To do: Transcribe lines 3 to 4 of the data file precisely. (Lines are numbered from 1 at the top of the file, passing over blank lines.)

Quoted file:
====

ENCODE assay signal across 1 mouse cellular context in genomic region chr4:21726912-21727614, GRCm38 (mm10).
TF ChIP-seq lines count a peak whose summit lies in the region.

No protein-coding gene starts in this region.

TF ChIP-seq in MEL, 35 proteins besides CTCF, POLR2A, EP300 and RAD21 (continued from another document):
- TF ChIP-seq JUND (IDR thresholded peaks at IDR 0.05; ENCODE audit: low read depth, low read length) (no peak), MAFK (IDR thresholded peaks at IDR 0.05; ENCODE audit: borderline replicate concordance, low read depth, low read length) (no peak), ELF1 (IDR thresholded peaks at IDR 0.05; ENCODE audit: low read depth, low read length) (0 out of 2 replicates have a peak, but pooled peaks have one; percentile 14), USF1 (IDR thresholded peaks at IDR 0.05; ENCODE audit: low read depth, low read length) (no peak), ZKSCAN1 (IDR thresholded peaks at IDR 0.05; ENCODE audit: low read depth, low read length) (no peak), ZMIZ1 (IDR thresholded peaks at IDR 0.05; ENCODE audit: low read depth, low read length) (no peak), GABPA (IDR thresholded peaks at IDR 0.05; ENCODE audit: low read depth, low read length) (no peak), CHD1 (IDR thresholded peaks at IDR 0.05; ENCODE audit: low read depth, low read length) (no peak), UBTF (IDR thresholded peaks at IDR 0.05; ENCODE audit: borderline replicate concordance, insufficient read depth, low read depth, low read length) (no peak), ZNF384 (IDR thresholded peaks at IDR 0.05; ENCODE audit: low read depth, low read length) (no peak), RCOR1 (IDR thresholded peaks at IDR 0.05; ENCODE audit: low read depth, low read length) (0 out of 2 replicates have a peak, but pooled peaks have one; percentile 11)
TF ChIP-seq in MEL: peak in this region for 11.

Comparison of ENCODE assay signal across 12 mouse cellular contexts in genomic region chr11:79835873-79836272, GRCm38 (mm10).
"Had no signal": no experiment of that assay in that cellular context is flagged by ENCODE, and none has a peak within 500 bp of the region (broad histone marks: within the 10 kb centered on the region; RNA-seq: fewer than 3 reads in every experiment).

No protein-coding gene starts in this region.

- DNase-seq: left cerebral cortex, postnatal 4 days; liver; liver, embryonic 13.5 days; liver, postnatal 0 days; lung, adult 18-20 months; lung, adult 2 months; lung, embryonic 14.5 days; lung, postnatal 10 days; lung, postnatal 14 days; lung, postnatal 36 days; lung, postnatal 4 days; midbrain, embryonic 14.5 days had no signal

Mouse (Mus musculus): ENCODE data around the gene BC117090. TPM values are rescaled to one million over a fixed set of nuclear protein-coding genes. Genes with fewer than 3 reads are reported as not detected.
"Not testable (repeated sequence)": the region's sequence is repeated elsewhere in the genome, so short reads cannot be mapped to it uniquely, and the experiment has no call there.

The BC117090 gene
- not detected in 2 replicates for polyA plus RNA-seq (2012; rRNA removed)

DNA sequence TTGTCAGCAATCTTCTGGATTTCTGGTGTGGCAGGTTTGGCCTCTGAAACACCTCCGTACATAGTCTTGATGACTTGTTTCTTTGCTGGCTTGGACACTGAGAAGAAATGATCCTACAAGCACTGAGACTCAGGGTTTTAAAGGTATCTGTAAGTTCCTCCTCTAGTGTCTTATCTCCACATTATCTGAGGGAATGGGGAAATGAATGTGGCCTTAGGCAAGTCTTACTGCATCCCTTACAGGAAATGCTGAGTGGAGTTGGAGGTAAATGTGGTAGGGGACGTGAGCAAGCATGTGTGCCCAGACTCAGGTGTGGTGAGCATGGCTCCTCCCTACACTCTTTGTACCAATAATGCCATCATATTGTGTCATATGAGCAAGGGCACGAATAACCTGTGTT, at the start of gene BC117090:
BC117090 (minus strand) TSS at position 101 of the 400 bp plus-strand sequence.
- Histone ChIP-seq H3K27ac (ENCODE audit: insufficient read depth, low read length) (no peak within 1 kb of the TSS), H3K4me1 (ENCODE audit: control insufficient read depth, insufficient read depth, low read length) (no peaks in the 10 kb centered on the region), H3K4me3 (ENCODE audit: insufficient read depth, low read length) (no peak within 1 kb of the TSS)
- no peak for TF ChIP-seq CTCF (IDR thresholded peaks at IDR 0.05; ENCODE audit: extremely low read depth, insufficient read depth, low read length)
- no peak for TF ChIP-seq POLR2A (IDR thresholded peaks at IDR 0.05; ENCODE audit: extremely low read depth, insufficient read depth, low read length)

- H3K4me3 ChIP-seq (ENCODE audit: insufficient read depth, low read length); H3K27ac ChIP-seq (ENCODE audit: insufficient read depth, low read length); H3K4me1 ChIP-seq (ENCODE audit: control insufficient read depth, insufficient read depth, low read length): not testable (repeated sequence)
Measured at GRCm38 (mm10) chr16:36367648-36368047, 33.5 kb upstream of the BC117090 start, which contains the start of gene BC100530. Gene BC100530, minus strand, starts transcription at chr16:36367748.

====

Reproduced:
No protein-coding gene starts in this region.

TF ChIP-seq in MEL, 35 proteins besides CTCF, POLR2A, EP300 and RAD21 (continued from another document):